Lozada v. Warden, State Prison

Decision Date01 September 1992
Docket NumberNo. 14359,14359
Citation223 Conn. 834,613 A.2d 818
CourtConnecticut Supreme Court
PartiesAnthony LOZADA v. WARDEN, STATE PRISON.

James M. Ralls, Asst. State's Atty., with whom, on the brief, was Edward Ricciardi, Asst. State's Atty., for appellant (respondent).

James J. Ruane, Special Public Defender, for appellee (petitioner).

Before PETERS, C.J., and CALLAHAN, GLASS, BORDEN and BERDON, JJ.

BERDON, Associate Justice.

The sole issue certified in this appeal is whether the Appellate Court was correct in concluding that the petitioner, Anthony Lozada, who had been convicted of a crime, was entitled to seek a writ of habeas corpus on the ground that his court appointed attorney in a previous habeas corpus proceeding had rendered ineffective assistance of counsel. Lozada v. Warden, 24 Conn.App. 723, 591 A.2d 1272 (1991). Addressing this issue, the respondent, the warden of the state prison, raises the following arguments: (1) there is no statutory right to effective assistance of habeas counsel; (2) the writ of habeas corpus is not an available remedy for ineffective assistance of habeas counsel; and (3) relitigation is barred on the grounds of res judicata. We affirm the judgment of the Appellate Court.

The petitioner pleaded guilty to the crime of felony murder in violation of General Statutes § 53a-54c 1 and, on December 9, 1983, the trial court, DeMayo, J., sentenced him to imprisonment for a term of twenty-five years. On October 1, 1984, the petitioner filed his first petition for habeas corpus claiming ineffective assistance of trial counsel. He alleged that his trial counsel had been ineffective because he had failed: (1) to conduct an adequate investigation in order to establish the defense of intoxication; (2) to file a motion challenging the validity of the petitioner's confession; and (3) to consult with the petitioner and advise him of his rights. After a hearing, the habeas court, Kaplan, J., dismissed the petition because the petitioner had failed to prove his allegations. An appeal from that dismissal was taken to the Appellate Court, which was dismissed on June 2, 1988, due to the petitioner's failure to file his pro se brief.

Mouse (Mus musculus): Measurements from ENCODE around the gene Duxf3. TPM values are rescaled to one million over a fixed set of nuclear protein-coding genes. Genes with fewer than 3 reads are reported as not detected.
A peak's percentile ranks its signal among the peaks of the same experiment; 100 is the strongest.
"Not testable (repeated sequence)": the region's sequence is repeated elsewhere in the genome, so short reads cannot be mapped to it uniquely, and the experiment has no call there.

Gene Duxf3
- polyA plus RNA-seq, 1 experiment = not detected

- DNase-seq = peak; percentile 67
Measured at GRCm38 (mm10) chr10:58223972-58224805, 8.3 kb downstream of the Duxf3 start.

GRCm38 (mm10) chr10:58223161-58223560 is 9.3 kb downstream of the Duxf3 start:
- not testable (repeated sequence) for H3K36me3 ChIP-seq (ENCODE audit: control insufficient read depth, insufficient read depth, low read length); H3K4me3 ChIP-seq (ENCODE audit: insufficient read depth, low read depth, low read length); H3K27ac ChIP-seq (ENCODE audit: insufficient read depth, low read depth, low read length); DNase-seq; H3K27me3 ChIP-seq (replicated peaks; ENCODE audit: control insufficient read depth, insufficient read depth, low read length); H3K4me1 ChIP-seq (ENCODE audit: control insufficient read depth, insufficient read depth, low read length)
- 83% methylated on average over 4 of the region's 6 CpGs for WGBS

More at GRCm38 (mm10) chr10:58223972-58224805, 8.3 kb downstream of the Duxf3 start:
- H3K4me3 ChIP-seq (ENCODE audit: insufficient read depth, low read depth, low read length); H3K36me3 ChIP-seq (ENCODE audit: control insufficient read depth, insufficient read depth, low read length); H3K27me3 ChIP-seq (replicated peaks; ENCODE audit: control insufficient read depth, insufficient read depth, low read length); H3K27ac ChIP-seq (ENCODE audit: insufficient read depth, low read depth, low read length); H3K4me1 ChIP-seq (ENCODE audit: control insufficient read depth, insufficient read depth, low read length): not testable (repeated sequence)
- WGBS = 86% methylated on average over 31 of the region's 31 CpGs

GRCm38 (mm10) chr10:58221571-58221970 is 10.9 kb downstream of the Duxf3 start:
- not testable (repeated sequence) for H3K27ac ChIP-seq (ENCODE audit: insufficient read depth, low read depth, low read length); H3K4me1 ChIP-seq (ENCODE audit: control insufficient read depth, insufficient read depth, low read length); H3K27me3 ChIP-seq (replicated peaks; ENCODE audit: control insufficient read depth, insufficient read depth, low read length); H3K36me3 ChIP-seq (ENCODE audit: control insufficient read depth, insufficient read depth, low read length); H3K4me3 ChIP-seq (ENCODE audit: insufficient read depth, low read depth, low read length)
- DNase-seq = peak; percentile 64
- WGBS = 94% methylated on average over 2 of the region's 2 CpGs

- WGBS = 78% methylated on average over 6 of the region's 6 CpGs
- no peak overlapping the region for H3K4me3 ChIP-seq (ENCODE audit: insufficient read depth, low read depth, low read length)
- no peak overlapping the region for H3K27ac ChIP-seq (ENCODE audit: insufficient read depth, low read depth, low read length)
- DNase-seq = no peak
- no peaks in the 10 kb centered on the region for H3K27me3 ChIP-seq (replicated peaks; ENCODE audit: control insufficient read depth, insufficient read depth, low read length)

On September 22, 1989, the petitioner filed a second petition for habeas corpus claiming ineffective assistance of habeas counsel. 2 The petitioner, in that petition, alleged that counsel at his first habeas hearing was ineffective because he had failed: (1) to depose or interview trial counsel; (2) to examine adequately trial counsel at the habeas hearing; (3) to develop adequately the facts at his trial; and (4) to develop his case and to interview witnesses regarding his criminal case. 3 The court, acting on a motion filed by the respondent, 4 quashed the petition pursuant to Practice Book § 532 5 because, the court concluded, the petitioner could not challenge the effectiveness of habeas counsel through a second writ of habeas corpus. In the alternative, the court dismissed the petition pursuant to Practice Book § 531 6 because the petition was based on the same grounds as the first habeas petition.